Well-deserving locals honoured with OAM recognition

Gai Hawthorn and Leisa McGivern have been honoured with OAMs. Photo: Melinda Jane.
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Two Penrith locals have received a Medal of the Order of Australia (OAM) as part of the King’s Birthday Honours today, highlighting the significant impact they have made as volunteers and professionals.
Emu Plains resident Gai Hawthorn and Glenmore Park resident Leisa McGivern are two of the 1,191 Australians recognised as part of The King’s Birthday Honours List in 2023.
Hawthorn is receiving the medal for her community service through a range of organisations.
She is currently the President of PCYC, an ambassador for the McGrath Foundation, and a long-standing board member at Penrith Community Kitchen, a not-for-profit organisation which provides free meals to the homeless and underprivileged.
“I’ve been on board for maybe 15 years now… it’s probably my passion because you just get the job done and make sure no one goes hungry,” she told the Weekender.
“I saw an opportunity to educate our youth for the future… that’s why I joined PCYC.
“I’m also the ambassador for Pink Up Penrith for the McGrath Foundation… We do some really fun stuff and raise funds to keep nurses locally at Nepean Hospital.”
While Hawthorn is “super honoured” to be recognised for her contribution, she attributes almost all her success to the “tribe” of people who have supported her, including her family and Penrith CBD Corporation.
She said people were very generous when she was going through a hard time and wants to give back because she recognises that not everyone has that support.
“It’s not an award for me, it’s an award for everyone who’s helped me along the way,” she said.
“I’d just like to focus on what we do and why we do it… you do it because you want to see the difference it makes.
“Together we make a difference in Penrith because we’re such a passionate community.”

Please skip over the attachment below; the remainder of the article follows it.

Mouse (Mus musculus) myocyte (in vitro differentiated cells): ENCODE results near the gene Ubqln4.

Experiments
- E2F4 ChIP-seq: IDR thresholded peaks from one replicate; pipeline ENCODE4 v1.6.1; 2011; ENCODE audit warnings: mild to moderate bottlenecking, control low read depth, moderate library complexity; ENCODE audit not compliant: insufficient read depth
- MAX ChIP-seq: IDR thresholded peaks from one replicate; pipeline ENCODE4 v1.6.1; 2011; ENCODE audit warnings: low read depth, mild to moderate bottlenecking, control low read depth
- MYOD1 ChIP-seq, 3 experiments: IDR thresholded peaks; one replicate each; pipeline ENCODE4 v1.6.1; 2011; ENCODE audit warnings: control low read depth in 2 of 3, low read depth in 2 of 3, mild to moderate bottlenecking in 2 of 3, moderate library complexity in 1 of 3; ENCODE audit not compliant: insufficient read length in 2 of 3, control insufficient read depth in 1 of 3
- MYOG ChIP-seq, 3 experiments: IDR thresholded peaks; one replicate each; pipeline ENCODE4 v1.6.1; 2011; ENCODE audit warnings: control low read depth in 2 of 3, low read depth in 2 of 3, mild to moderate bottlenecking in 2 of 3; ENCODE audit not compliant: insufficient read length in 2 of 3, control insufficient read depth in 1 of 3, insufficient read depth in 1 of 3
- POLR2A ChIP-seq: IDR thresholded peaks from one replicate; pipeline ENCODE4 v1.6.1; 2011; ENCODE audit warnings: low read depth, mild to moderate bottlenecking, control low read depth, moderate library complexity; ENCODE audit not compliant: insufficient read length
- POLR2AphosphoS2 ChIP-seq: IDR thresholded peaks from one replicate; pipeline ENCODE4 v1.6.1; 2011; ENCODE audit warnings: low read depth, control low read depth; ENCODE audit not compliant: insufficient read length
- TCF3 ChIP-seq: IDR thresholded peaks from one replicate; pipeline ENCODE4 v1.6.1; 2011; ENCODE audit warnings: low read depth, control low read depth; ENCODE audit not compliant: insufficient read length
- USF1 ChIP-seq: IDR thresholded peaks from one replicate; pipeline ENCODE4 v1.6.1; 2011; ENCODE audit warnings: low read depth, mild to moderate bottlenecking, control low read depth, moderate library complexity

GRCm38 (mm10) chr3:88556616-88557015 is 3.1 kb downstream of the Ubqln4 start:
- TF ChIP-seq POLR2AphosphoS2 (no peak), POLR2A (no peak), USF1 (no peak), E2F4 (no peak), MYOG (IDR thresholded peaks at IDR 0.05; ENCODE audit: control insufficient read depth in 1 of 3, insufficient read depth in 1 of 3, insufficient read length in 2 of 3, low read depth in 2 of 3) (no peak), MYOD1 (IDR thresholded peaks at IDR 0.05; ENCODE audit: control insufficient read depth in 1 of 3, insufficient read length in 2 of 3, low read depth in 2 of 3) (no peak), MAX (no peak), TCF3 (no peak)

Meanwhile, McGivern is receiving the medal for her service to children as a foster carer.
She has five kids of her own and has fostered more than 50 children over the last 23 years.
She said she first met a foster carer at her kids’ play group and was inspired to do the same when her own children were older, so she completed the relevant training course.
McGivern said she looks after babies and children who can’t live at home and creating a safe and loving home for them has been a family affair.
She is currently fostering a one year old and a nine month old and, even though she’s in her 60s, she has no plans on slowing down.
“I’m happy to take newborns… a lot of them are born addicted, and as sad as it is, watching them come off it and then be happy little babies is really rewarding,” she told the Weekender.
“I love it… I’ve got the time to do it and I’ve always loved babies and children.
“We’ve all learnt how lucky we are and if we can share our home with other people it’s lovely.”
She said it’s often sad when the child she’s been caring for is moved to their “forever family” but there is a lot of support for carers and she is still in contact with many of them.
McGivern said it is a privilege to be recognised for her commitment and dedication but it’s also overwhelming and completely unexpected.
“I’m completely shocked… There’s so many people out there who are worthy of it,” she said.

Makayla Muscat

Formerly with the ABC, Makayla is a graduate of Western Sydney University. She covers a variety of news topics for the Weekender, including courts.

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